8. Take inventory of supplies and materials necessary to complete lesson and secures these items.
9. Organizes lab groups.
10. Set up PRACTICE 1: CLASSIFICATION - SUPERMARKET
11. Set up STUDENT ACTIVITY 1:CLASSIFICATION: BUTTONS (student lab)
12. Set up STUDENT ACTIVITY 2: CLASSIFICATION OF LEAVES (student lab)
13. Set up STUDENT ACTIVITY 3: CLASSIFICATION OF ANIMALS (student lab)

Procedures

PRIOR KNOWLEDGE AND/ OR CLASS DISCUSSION NECESSARY BEFORE BEGINNING THIS ACTIVITY.

PRIOR KNOWLEDGE
1. Understands definition of classification.
2. Understands definition of property.
3. Understand the definition of attributes.
4. Understands definition of diversity.
5. Understands how diversity is used to classify.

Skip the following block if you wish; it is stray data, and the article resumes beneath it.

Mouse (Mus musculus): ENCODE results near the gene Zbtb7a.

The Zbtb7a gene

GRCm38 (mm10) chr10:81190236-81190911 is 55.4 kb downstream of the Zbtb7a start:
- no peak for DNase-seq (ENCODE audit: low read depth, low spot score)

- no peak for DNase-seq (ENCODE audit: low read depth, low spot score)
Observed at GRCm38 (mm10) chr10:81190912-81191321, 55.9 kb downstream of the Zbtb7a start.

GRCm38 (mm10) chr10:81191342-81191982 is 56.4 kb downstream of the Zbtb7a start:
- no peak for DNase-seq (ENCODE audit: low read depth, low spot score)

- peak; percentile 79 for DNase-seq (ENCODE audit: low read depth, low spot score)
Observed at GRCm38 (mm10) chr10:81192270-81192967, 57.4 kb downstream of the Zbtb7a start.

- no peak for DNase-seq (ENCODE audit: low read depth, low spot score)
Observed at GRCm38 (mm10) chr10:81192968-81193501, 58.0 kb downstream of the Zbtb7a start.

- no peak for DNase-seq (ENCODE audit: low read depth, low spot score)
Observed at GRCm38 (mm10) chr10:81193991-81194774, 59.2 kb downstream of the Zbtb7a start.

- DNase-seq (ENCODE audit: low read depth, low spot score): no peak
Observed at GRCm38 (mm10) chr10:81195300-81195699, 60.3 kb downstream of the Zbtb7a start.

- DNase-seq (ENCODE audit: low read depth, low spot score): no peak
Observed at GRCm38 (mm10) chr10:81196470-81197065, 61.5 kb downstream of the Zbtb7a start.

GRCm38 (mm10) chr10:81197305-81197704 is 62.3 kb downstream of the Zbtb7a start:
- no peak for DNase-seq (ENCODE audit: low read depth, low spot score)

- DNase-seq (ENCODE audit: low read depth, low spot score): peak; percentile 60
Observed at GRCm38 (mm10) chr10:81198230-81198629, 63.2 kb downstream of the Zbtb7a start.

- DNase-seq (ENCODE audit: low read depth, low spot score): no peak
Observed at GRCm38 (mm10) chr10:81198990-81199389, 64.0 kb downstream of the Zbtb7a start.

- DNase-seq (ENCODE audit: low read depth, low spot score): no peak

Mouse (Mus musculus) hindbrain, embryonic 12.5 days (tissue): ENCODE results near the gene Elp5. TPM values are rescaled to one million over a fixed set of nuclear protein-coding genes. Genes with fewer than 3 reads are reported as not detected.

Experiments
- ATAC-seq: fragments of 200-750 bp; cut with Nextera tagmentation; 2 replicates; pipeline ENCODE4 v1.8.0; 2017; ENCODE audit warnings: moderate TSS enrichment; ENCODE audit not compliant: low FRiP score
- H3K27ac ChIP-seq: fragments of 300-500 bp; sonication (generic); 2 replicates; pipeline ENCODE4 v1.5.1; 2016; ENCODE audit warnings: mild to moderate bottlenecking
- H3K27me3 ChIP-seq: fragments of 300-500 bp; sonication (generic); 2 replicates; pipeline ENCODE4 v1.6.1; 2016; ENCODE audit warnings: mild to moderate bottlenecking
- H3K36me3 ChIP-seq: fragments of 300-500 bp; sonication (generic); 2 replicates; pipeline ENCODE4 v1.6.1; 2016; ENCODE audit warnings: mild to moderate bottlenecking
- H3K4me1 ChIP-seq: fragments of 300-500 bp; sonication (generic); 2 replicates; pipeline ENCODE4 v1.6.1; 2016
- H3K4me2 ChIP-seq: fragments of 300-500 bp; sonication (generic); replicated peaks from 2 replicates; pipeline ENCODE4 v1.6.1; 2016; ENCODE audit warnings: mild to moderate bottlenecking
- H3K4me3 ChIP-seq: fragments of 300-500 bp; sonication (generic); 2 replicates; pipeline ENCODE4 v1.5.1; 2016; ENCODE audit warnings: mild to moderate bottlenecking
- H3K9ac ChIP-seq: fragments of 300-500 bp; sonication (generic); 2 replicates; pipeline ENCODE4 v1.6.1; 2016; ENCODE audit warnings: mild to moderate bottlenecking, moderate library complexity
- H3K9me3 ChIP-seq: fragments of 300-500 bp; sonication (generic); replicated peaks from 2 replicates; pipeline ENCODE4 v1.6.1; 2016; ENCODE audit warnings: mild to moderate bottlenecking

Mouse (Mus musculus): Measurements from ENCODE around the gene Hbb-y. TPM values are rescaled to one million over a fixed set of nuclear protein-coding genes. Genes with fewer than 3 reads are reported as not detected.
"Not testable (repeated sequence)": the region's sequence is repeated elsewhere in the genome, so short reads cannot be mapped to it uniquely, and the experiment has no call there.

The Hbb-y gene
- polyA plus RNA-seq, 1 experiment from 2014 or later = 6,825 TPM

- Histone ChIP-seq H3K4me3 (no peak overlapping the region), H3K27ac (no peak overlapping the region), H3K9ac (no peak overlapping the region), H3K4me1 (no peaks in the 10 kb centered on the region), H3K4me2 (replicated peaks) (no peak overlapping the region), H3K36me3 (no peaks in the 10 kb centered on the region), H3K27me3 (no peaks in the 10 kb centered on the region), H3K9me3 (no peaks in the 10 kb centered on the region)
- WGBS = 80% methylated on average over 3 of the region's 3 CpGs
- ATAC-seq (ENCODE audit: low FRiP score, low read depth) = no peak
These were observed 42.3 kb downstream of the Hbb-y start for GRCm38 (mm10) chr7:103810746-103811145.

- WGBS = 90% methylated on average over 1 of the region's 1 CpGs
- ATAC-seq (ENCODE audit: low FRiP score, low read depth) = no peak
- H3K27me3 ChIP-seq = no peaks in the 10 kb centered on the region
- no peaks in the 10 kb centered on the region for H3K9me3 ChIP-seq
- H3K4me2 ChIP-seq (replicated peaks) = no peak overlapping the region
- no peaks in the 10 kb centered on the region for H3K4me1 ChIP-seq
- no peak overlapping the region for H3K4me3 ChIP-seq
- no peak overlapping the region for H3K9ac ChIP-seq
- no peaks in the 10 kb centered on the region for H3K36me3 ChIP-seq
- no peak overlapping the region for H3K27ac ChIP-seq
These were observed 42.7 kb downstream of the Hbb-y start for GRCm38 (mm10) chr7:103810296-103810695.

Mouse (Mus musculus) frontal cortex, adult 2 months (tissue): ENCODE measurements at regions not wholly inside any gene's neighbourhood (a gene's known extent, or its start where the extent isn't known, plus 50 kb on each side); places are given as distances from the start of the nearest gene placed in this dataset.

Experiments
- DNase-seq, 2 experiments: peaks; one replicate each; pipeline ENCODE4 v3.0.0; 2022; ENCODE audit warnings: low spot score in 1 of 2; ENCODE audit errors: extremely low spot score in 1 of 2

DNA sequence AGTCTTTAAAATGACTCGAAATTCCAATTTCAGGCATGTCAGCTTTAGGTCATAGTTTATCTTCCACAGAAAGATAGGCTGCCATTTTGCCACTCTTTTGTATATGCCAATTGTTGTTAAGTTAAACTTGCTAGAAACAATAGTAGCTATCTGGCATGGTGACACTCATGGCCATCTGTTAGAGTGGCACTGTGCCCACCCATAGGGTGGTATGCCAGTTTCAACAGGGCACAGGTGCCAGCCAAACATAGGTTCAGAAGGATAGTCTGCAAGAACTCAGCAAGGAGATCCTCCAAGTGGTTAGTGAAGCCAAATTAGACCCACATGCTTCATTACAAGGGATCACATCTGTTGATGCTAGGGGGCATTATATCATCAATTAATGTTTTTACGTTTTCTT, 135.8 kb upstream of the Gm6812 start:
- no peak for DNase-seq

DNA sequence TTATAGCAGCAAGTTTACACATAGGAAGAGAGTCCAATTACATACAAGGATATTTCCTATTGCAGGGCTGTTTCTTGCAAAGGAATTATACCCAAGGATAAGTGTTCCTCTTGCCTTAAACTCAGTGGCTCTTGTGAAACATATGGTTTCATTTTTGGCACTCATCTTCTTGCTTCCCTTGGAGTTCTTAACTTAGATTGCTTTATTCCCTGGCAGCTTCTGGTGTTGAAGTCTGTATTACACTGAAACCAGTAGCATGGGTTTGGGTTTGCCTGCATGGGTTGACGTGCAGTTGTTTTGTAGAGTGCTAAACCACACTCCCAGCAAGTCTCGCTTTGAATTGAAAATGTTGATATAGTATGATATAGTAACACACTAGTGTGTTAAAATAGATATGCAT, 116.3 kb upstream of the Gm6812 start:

6. Understands that a classification system is flexible and is subject to change as new discoveries are made.
7. Understands that there is no correct or incorrect system of classification.
8. Understands the following terminology: evergreen; broad leaf; simple leaf; compound leaf; leaf shapes (lance, oval, heart, circular, triangle, and elliptical); leaf arrangement (alternate, opposite); leaf margins (smooth, wavy, toothed, lobed).
9. Understands the terms terrestrial and non-terrestrial and their implications.
10.Understands that assessment is based on student oral presentation of classification chart and laboratory work.

WHOLE GROUP PREPARATION: CLASSIFICATION

1. WHOLE CLASS DISCUSSION: BRAINSTORM.
a. Explain why we give names to things.
b. Why do we group and classifying things?
c. Explain the advantages of grouping and classifying things?
d. Explain diversity.
e. Explain how diversity can help classify things.
f. How are things grouped and classified in the science lab?